A detailed description of the above-mentioned manufacturing process of the present state of the art is found in DE-OS 37 44 329.

Finally, a process described as "Aerosol Solvent Extraction System" (ASES) for the manufacture of drug-containing microparticles loaded with active substance is known from EP P 322 687 A2. In this process, active substance-loaded microparticles are manufactured with the aid of fluid gases. Microparticles are formed in a supercritical atmosphere from a solution of polymers and active substance, wherein the solvent is removed by absorption into the gas phase.

Although this method is suitable for manufacturing auto-sterile active drug-containing microparticles with a minimum of organic solvents (below 10 ppm) without residual monomers, molecular weight regulators, or polymerization catalyzers, it is, however, disadvantageous in that, with larger batches, no reliable constant particle size distribution can be achieved and in that not all hydrolytically decomposable polymers can be reliably processed into microparticles.

Therefore, it is the object of this invention to manufacture active substance-containing microparticles with constant particle size distribution from hydrolyrically decomposable polymers, in particular, from copolymers of lactic acid and glycolic acid.

This object is achieved in accordance with the present invention in that, each time at least one physiologically compatible amino acid of a solution of hydrolytically decomposable polymers or copolymers and of at least one active substance in the corresponding solvents is added, microparticles are formed in a supercritical atmosphere, wherein the solvents are removed by absorption in the gas phase.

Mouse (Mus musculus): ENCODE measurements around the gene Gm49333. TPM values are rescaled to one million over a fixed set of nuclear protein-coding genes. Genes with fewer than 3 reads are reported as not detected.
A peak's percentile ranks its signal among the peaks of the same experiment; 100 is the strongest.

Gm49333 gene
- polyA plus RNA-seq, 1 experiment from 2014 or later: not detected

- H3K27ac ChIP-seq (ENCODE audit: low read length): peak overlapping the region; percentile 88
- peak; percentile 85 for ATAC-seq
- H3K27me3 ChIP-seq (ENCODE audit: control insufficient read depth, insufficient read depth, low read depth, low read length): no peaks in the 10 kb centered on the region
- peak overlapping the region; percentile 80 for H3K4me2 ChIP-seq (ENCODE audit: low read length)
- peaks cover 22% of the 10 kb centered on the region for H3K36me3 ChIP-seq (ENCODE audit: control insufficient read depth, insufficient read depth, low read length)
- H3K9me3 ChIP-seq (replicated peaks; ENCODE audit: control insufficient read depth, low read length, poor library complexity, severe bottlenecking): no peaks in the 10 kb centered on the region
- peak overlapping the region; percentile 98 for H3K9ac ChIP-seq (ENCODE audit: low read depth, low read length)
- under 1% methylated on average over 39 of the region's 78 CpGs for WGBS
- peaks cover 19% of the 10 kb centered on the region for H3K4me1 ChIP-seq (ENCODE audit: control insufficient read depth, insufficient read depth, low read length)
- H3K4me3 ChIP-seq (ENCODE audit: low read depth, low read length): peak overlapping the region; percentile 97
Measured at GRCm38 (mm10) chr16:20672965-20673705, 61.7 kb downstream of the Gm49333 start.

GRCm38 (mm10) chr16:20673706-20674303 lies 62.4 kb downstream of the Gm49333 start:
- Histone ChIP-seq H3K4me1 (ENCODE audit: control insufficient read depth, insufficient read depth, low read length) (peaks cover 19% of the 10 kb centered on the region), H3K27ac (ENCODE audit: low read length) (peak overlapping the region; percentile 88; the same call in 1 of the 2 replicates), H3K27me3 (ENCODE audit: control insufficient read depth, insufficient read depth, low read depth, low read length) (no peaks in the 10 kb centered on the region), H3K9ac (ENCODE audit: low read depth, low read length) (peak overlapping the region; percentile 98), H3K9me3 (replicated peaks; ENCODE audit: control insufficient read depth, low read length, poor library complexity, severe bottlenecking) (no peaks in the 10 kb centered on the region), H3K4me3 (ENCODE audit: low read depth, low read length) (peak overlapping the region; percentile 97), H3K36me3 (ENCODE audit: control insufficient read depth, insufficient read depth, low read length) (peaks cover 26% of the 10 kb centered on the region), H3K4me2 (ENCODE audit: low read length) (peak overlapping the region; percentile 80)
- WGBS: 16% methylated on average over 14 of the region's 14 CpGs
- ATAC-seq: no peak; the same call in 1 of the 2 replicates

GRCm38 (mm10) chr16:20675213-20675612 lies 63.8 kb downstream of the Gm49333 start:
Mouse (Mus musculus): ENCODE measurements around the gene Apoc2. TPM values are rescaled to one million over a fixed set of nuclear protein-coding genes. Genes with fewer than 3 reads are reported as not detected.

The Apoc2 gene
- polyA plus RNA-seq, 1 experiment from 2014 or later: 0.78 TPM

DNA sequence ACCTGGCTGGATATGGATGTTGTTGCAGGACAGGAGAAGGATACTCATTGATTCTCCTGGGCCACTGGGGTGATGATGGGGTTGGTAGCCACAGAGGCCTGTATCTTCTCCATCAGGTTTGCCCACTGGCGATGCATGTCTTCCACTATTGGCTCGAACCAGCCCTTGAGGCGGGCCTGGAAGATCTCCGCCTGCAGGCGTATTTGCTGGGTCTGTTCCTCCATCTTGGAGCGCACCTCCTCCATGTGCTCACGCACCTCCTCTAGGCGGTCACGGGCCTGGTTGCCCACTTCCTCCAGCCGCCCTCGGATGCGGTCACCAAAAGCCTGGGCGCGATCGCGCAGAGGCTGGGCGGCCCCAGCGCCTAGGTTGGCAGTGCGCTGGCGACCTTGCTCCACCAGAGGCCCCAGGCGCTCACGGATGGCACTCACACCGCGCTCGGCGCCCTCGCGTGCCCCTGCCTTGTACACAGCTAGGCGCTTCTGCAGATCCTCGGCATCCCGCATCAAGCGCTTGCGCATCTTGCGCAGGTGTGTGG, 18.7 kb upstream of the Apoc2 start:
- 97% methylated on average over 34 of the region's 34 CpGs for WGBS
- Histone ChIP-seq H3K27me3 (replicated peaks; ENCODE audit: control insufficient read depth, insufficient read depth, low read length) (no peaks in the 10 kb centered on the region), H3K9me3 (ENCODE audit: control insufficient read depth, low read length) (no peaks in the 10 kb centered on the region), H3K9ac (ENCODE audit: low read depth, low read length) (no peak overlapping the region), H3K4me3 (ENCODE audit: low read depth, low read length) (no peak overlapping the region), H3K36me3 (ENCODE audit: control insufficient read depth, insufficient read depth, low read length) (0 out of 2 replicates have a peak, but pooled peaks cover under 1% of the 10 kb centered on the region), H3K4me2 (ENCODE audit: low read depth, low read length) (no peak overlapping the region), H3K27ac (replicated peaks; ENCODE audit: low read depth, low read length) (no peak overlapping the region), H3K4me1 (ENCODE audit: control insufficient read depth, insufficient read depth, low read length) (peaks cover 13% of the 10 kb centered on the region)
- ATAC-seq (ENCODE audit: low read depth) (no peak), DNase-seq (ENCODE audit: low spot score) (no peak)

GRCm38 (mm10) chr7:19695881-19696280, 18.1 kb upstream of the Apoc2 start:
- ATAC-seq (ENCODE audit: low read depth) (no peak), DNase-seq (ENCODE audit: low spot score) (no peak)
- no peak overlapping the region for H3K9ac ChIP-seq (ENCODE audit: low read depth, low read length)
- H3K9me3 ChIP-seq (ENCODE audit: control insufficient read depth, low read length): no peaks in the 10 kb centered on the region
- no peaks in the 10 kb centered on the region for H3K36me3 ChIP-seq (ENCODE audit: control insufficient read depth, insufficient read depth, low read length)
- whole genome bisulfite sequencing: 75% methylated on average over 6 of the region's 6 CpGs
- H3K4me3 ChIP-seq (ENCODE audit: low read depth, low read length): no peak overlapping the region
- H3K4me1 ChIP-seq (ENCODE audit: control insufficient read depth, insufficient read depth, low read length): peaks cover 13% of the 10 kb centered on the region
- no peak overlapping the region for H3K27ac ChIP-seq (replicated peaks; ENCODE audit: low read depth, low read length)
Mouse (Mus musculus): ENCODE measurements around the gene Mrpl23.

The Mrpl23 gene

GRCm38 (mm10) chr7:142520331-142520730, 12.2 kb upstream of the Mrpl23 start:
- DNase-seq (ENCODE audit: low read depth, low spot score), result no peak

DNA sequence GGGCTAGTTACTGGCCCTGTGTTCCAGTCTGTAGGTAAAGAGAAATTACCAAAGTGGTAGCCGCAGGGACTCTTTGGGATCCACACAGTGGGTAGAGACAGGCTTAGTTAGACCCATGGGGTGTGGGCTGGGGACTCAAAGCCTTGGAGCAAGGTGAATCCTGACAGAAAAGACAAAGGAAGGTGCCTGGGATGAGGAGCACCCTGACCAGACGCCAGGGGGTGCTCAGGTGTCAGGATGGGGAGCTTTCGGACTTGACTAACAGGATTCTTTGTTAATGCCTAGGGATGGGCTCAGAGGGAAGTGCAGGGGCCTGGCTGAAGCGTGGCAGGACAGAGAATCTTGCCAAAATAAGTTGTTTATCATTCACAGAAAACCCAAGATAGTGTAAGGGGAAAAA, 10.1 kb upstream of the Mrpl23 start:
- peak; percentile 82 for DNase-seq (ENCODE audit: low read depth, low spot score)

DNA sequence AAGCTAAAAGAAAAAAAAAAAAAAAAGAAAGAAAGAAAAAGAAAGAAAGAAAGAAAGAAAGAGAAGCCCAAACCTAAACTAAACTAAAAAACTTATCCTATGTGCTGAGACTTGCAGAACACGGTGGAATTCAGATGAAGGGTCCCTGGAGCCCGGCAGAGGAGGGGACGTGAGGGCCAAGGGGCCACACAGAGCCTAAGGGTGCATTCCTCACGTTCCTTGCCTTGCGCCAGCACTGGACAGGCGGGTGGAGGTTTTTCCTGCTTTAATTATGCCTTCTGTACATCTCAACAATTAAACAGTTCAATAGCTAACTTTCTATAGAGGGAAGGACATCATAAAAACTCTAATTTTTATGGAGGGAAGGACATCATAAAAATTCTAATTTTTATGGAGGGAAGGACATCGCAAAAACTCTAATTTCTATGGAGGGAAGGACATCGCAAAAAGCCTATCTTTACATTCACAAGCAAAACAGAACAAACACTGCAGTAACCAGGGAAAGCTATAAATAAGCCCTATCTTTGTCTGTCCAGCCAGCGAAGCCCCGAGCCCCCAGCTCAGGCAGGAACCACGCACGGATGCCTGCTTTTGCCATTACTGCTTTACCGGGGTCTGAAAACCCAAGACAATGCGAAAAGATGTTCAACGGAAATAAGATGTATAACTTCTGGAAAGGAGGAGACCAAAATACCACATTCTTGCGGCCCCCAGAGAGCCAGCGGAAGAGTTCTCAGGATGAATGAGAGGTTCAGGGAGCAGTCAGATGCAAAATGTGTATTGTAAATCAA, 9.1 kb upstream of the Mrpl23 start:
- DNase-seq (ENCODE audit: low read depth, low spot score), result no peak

In accordance with this invention, any active substance can be used. Examples of the active substances are medicaments, toxins, and viruses. We refer to U.S. Pat. No. 3,773,919 with respect to this concept.

All biologically compatible, hydrolyrically decomposable polymers and copolymers can be used as carrier substances.

We would like to name the following:

Poly-1-lactide (1-PLA), poly-d,1-lactide (PLA), poly-1-lactide-coglycolides (1-PLGA), as well as poly-d,1-lactide-coglycolides (PLGA) with variable portions of the monomers of lactic acid (PLA) and glycolic acid (GA). Preferably, the polymer lactide-coglycolide comprises a molar ratio between 85:15 and 50:50. In particular, the molar ratio 75:25 is preferred.

Amino acids which can be used in the invention, without restriction include L-lysine, L-phenylalanine, L-tryptophane, and D,L-phenylalanine.

According to an embodiment of this invention, nitrous oxide, carbon dioxide, halogenated hydrocarbons, saturated or unsaturated hydrocarbons, dinitrogen dioxide (N2 O2), or ammonia, or mixtures thereof, can be used as fluid gases.

The invention will be better understood from the following description thereof, taken in conjunction with accompanying FIG. 1, which shows a flow diagram of a process suitable for making the compositions of the invention.